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Soft tissue augmentation applying a collagenated porcine dermal matrix during second stage surgery: A prospective multicenter case series


Fischer, Kai R; Testori, Tiziano; Wachtel, Hannes; Mühlemann, Sven; Happe, Arndt; Del Fabbro, Massimo (2019). Soft tissue augmentation applying a collagenated porcine dermal matrix during second stage surgery: A prospective multicenter case series. Clinical Implant Dentistry and Related Research, 21(5):923-930.

Abstract

BACKGROUND
The achievement and preservation of an adequate amount of soft tissue around implants is a critical factor for the prognosis of the treatment.
PURPOSE
To evaluate the effectiveness of a porcine dermal matrix applied during second stage implant surgery for horizontal soft tissue augmentation and preservation of dimensional stability.
MATERIALS AND METHODS
Twenty patients (mean age 50.2 ± 11.9 [SD] years) candidate to implant therapy and requiring soft tissue augmentation were recruited in four centers. Augmentation was performed in 24 cases. A porcine dermal matrix was placed into a buccal split-thickness pouch during uncovering surgery. Silicone impressions were taken before surgery (T0), 2 weeks later at suture removal (T2), 6 months (T3), and 24 months (T4) post augmentation. Dimensional changes of soft tissue were evaluated using superimposition of digitalized study casts.
RESULTS
Nineteen patients (23 implants) could be evaluated at 6 months and 13 patients (17 implants) at 24 months. After 6-month follow-up, there was a significant dimensional gain respect to baseline, averaging 0.83 ± 0.64 mm (P < .01). This did not change significantly at 24 months (0.77 ± 0.65 mm, P = .19). The gain was >0.5 mm in 65.2% and 64.7% of the cases, respectively. Soft tissue shrinkage averaged 34.2% ± 77.0% from T2 to T3 (P < .01) and did not change thereafter (P = .39). Shrinkage was more consistent in the posterior mandible than in the maxilla, but not significantly (P = .23 at 6-month and .36 at 24-month). No adverse events occurred.
CONCLUSION
Within the limitations of this prospective case series, the use of a porcine dermal matrix may provide consistent soft tissue augmentation that maintains up to 24-month follow-up, although graft shrinkage may occur in the first 6 months, depending on the location of surgery.

Abstract

BACKGROUND
The achievement and preservation of an adequate amount of soft tissue around implants is a critical factor for the prognosis of the treatment.
PURPOSE
To evaluate the effectiveness of a porcine dermal matrix applied during second stage implant surgery for horizontal soft tissue augmentation and preservation of dimensional stability.
MATERIALS AND METHODS
Twenty patients (mean age 50.2 ± 11.9 [SD] years) candidate to implant therapy and requiring soft tissue augmentation were recruited in four centers. Augmentation was performed in 24 cases. A porcine dermal matrix was placed into a buccal split-thickness pouch during uncovering surgery. Silicone impressions were taken before surgery (T0), 2 weeks later at suture removal (T2), 6 months (T3), and 24 months (T4) post augmentation. Dimensional changes of soft tissue were evaluated using superimposition of digitalized study casts.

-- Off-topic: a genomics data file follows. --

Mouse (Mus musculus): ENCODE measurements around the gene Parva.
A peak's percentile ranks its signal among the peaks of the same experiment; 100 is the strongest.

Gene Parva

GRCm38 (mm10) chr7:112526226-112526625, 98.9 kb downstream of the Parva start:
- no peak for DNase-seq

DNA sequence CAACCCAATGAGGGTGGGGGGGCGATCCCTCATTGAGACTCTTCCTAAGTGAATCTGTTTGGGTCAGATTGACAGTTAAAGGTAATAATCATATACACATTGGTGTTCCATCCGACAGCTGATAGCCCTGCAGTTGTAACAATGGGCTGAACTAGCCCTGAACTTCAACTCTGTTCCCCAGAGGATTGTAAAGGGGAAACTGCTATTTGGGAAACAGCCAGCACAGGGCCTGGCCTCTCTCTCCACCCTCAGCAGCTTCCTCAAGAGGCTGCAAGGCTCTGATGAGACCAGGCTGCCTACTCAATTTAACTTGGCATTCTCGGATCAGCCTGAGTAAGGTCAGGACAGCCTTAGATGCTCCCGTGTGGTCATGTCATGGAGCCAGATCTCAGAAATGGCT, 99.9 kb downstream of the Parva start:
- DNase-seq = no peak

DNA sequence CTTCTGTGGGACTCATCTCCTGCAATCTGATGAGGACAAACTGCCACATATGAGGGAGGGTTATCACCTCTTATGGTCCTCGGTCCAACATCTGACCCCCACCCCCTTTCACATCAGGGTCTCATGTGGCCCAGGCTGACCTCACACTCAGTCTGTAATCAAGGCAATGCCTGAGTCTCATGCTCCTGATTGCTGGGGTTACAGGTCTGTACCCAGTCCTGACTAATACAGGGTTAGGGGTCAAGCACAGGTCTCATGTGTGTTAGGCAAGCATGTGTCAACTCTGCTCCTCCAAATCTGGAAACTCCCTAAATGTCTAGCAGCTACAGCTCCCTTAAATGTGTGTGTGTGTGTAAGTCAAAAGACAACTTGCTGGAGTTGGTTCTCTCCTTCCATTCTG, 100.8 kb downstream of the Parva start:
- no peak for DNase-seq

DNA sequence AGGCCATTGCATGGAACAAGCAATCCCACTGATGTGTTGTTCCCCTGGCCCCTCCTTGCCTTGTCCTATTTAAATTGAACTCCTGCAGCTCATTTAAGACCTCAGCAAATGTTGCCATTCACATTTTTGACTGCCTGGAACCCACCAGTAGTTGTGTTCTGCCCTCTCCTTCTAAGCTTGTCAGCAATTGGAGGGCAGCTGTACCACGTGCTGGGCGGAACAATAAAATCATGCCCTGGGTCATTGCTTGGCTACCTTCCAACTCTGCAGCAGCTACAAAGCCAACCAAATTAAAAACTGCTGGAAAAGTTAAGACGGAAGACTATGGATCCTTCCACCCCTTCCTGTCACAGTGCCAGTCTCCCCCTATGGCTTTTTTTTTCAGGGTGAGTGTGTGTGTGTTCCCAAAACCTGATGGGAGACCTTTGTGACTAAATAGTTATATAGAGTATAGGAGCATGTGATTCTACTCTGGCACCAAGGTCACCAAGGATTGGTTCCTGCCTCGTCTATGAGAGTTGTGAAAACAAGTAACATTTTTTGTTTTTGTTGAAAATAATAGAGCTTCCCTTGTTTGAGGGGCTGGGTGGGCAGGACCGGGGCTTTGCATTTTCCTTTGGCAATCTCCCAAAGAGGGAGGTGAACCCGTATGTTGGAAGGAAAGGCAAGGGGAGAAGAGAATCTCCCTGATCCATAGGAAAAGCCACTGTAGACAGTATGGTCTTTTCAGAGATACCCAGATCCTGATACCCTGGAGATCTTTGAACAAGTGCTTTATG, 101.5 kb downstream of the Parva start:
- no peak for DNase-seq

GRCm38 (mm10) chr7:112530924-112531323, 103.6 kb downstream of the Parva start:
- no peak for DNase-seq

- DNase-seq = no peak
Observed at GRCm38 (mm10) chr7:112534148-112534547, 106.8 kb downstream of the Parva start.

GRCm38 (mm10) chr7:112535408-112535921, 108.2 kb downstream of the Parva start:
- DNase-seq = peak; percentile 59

RESULTS
Nineteen patients (23 implants) could be evaluated at 6 months and 13 patients (17 implants) at 24 months. After 6-month follow-up, there was a significant dimensional gain respect to baseline, averaging 0.83 ± 0.64 mm (P < .01). This did not change significantly at 24 months (0.77 ± 0.65 mm, P = .19). The gain was >0.5 mm in 65.2% and 64.7% of the cases, respectively. Soft tissue shrinkage averaged 34.2% ± 77.0% from T2 to T3 (P < .01) and did not change thereafter (P = .39). Shrinkage was more consistent in the posterior mandible than in the maxilla, but not significantly (P = .23 at 6-month and .36 at 24-month). No adverse events occurred.
CONCLUSION
Within the limitations of this prospective case series, the use of a porcine dermal matrix may provide consistent soft tissue augmentation that maintains up to 24-month follow-up, although graft shrinkage may occur in the first 6 months, depending on the location of surgery.

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Additional indexing

Item Type:Journal Article, refereed, original work
Communities & Collections:04 Faculty of Medicine > Center for Dental Medicine > Clinic of Conservative and Preventive Dentistry
04 Faculty of Medicine > Center for Dental Medicine > Clinic of Reconstructive Dentistry
Dewey Decimal Classification:610 Medicine & health
Scopus Subject Areas:Health Sciences > Oral Surgery
Health Sciences > General Dentistry
Language:English
Date:October 2019
Deposited On:13 Jan 2020 15:45
Last Modified:22 Apr 2024 01:45
Publisher:Wiley-Blackwell Publishing, Inc.
ISSN:1523-0899
OA Status:Green
Free access at:Publisher DOI. An embargo period may apply.
Publisher DOI:https://doi.org/10.1111/cid.12817
PubMed ID:31309705